Lectionary blog for July 27, 2014
Seventh Sunday after Pentecost
Texts: I Kings 3:5-12; Psalm 119:129-136;
Romans 8:26-39; Matthew 13:31-33; 44-52

Jesus has talked a great deal about farming in our recent Gospel lessons. My friend Mark Scott is like a lot of pastors I know. They don’t know much about life on the farm. Though he grew up in east Tennessee, Mark is no farm kid; his dad was a manager at the Eastman Kodak plant in Kingsport. Mark was a town kid through and through. He called me the last time these lessons came up and told me he simply could not deal with any more Bible stories about farming. I advised him to preach on Paul.

Understanding what Jesus is getting at in all these short parables about the kingdom of heaven is not easy, even for an old farm boy like me. I get the framing side, but like the disciples, I don’t always get the spiritual side. It’s important to remember that Jesus in not talking about farming,  and he’s not talking about heaven with a capital H, the beautiful city with streets of gold where we go when we die, the eternal destiny of our souls. Jesus is talking about the divine activity of God in the world now, in the midst of our ordinary, earthbound existence. He is talking about the hidden holiness lurking about in the mundane monotony of our daily lives.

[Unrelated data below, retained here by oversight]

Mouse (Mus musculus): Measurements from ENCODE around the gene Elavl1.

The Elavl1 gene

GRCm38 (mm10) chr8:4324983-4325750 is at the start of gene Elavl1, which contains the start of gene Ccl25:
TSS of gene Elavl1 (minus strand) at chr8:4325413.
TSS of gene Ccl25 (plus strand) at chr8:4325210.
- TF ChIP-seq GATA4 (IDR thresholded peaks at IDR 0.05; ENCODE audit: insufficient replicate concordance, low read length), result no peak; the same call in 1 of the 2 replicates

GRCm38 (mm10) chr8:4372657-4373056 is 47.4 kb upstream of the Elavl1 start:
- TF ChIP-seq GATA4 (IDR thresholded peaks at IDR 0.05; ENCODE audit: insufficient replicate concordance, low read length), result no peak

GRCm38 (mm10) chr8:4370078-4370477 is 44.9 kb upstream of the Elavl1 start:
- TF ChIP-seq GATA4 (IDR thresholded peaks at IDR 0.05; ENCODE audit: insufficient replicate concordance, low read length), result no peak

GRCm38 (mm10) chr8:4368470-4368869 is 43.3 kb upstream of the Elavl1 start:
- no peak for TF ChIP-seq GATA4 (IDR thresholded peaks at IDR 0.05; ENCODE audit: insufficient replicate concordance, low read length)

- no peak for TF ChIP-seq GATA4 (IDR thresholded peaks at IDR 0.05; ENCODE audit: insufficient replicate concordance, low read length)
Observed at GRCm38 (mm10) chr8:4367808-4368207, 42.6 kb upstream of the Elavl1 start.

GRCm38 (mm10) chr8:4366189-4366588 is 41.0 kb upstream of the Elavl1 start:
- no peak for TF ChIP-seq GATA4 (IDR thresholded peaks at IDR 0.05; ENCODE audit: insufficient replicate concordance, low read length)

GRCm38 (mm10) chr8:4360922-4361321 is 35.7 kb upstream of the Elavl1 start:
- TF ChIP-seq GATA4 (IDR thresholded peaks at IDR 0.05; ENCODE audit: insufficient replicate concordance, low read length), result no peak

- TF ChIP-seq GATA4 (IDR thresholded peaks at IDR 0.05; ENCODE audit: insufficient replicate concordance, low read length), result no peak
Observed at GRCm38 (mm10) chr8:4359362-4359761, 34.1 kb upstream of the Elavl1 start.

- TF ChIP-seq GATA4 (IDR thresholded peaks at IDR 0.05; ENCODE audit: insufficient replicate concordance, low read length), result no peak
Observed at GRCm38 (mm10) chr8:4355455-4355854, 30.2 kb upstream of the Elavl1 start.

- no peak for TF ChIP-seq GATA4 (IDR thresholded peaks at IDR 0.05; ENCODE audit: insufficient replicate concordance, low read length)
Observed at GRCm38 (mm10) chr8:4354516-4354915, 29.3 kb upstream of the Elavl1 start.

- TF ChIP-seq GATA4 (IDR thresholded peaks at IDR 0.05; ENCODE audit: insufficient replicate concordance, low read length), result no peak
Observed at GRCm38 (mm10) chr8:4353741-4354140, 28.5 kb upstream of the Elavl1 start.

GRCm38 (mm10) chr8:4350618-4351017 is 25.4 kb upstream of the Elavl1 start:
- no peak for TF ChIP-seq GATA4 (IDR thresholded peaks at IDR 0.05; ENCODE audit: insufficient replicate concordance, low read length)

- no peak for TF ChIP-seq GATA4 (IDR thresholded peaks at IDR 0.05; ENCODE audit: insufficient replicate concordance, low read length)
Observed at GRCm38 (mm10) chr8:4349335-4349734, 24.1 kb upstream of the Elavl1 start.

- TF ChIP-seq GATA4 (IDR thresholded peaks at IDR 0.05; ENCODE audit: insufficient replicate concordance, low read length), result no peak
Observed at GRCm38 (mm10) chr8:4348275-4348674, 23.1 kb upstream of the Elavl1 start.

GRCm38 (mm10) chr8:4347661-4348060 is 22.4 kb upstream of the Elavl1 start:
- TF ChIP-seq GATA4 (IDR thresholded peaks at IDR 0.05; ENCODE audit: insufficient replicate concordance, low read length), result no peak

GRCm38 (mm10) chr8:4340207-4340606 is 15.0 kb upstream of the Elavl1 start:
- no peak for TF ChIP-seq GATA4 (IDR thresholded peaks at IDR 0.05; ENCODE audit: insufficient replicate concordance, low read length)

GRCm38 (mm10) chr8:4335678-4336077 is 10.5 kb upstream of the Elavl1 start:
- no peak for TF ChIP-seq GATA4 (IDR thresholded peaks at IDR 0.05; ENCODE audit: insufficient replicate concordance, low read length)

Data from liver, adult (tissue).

In this Gospel lesson, Jesus reminds us that the kingdom of heaven is, at one and the same time, a very present reality in the world and also very difficult to discern and locate in the world. In particular, we are reminded the kingdom of heaven is not something we create; it is rather a treasure that God has already created and given to us and that when we find it (or more correctly) when it finds us, we are called to give ourselves to it completely.

Our lesson today consists of six analogies starting with the phrase “The kingdom of heaven is like.” And these six analogies come in three sets of two that are similar to each other. This parallelism is typical of Hebrew thought and poetry. The first set is the mustard seed becoming a large tree and the yeast acting on flour and water to make bread. The second set is the treasure found in a field and a pearl of great value found in a shop. The third set is the net of every kind of fish and a homeowner showing off his stuff.